The video below shows an example of a paragliding pilot who neglected the 6 point check. As mentioned by the uploader, this is a very experienced cross country pilot, proving that this isn’t just a beginner mistake, it can happen to anybody! Luckily he was stripped of the harness before leaving the ground.

Another example is an incident where a father and daughter took off for a tandem flight, only to discover that the father who was piloting the paraglider had neglected to strap his legs into the tandem harness. This led to him falling 1000 feet to his death, while the daughter remained strapped in and survived with minor injuries after she crashed into a tree.

My mistake, and why this could also be fatal for paramotorists

In the video above we saw how the pilot was immediately stripped of his harness before leaving the ground, this is the best possible outcome when a pilot neglects to properly clip into their harness. If the harness is a tighter fit, or if the front strap is a little tighter, the fall may be delayed long enough for the pilot to gain height.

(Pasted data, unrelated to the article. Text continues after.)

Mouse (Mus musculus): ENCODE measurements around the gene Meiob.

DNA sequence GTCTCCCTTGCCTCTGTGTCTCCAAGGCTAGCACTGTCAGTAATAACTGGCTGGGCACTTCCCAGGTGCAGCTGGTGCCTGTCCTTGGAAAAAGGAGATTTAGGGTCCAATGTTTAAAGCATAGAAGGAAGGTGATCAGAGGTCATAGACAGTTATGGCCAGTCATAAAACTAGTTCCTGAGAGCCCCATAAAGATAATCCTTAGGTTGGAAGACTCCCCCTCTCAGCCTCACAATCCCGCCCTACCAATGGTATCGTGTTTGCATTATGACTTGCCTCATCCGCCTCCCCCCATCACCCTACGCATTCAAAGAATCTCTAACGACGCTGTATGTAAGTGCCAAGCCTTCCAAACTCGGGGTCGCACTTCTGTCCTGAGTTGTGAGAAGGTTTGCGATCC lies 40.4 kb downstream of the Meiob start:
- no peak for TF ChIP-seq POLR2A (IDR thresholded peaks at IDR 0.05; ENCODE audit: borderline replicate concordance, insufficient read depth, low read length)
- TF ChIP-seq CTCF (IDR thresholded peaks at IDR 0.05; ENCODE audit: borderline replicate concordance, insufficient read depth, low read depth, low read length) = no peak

I’d been paramotoring for around two years when my mistake happened, and I was heading off on a cross country flight with a friend who’d already taken off and was circling overhead waiting for me.

Although I hadn’t been flying long, I was becoming more relaxed about flying. Being relaxed is good in some ways, but it can cause you to become complacent. On top of being a little more complacent, I was also in a rush to get airborne because my friend was already up above and eager to get moving.

At this point I was flying a Parajet V2 that I’d bought from a much smaller pilot than myself, meaning the harness was a little tight. Because of this, when I clipped into the harness while sat on the ground I would always leave fastening the leg straps until I was standing up, it just made it much easier to get up.

I buckled up the the small chest strap and the main front strap, and checked my reserve chute that was mounted there. I stood up and rushed over to my wing to clip-in, the risers were securely clipped in and the carabiner gates were closed and double checked. There was very low wind, so I took my engine to full power, looked around and was ready to go. Forward launch, go go go!!!